1. Heat oven to 425°. Spray cookie sheet with non-fat cooking spray.
2. Mix remaining ingredients until soft dough forms. Spread on cookie sheet in 8-inch circle (you may use wax paper to mold and spread). Cut into 8 wedges, but not all the way through.
3. Bake 10 to 12 minutes until lightly browned.

Per serving:
Calories 161
Fat 5 grams
Protein 4 grams
Calories from fat 29%
Carbohydrate 25 grams
Cholesterol 27 grams
Fiber 1 grams
Sodium 378 mg

Note: Scones are meant to be dry. To add moisture and soften the scones, serve with 2 tablespoons lite whipped topping (20 calories, 2 grams carbohydrate, 1 gram fat) or 2 tablespoons nonfat vanilla yogurt (20 calories, 4 grams carbohydrate, 1 gram protein). Or try the sugar-free glaze:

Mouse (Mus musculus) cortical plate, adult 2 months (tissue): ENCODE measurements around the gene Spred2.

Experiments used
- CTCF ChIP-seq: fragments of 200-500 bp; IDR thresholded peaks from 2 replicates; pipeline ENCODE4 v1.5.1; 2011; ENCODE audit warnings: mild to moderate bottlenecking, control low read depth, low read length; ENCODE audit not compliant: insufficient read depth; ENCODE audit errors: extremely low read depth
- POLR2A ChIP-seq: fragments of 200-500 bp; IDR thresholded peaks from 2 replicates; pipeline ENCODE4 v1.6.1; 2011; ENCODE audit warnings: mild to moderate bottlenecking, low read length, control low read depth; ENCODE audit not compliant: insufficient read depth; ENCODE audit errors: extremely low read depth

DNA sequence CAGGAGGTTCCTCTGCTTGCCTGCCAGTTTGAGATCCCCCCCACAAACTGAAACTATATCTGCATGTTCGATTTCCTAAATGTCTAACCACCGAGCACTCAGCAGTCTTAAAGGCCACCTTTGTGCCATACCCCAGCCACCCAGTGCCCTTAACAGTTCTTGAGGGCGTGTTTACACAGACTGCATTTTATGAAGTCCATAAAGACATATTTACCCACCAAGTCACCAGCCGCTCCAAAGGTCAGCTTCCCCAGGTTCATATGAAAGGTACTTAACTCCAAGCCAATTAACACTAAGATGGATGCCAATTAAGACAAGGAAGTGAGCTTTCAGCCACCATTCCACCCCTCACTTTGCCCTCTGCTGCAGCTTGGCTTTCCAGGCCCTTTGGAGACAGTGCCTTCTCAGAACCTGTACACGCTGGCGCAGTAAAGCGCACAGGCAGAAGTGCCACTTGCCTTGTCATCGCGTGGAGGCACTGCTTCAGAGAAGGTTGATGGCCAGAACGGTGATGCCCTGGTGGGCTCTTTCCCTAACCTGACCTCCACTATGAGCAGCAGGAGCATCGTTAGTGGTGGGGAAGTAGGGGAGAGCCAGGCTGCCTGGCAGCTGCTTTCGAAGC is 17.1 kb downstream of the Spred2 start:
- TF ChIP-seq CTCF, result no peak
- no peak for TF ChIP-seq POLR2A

1/4 cup nonfat dry milk
1/4 cup Splenda®
1/4 cup cornstarch
1/4 cup boiling water

1. Blend dry ingredients well.
2. Add boiling water and mix thoroughly.
3. Drizzle 2 tablespoons over each scone.

Per 2 tablespoon serving:
Calories 26
Fat 0 grams
Protein 1 gram
Calories from fat 0%
Carbohydrate 6 grams
Cholesterol 0 grams
Fiber 0 grams
Sodium 12 mg

Medication Update

If you will be traveling by plane, here are some tips concerning your medication and the security check procedures:

  • Notify the screener that you have diabetes and are carrying your supplies with you.
  • Clearly identify your insulin.
  • Unused syringes should be clearly labeled and kept with your insulin.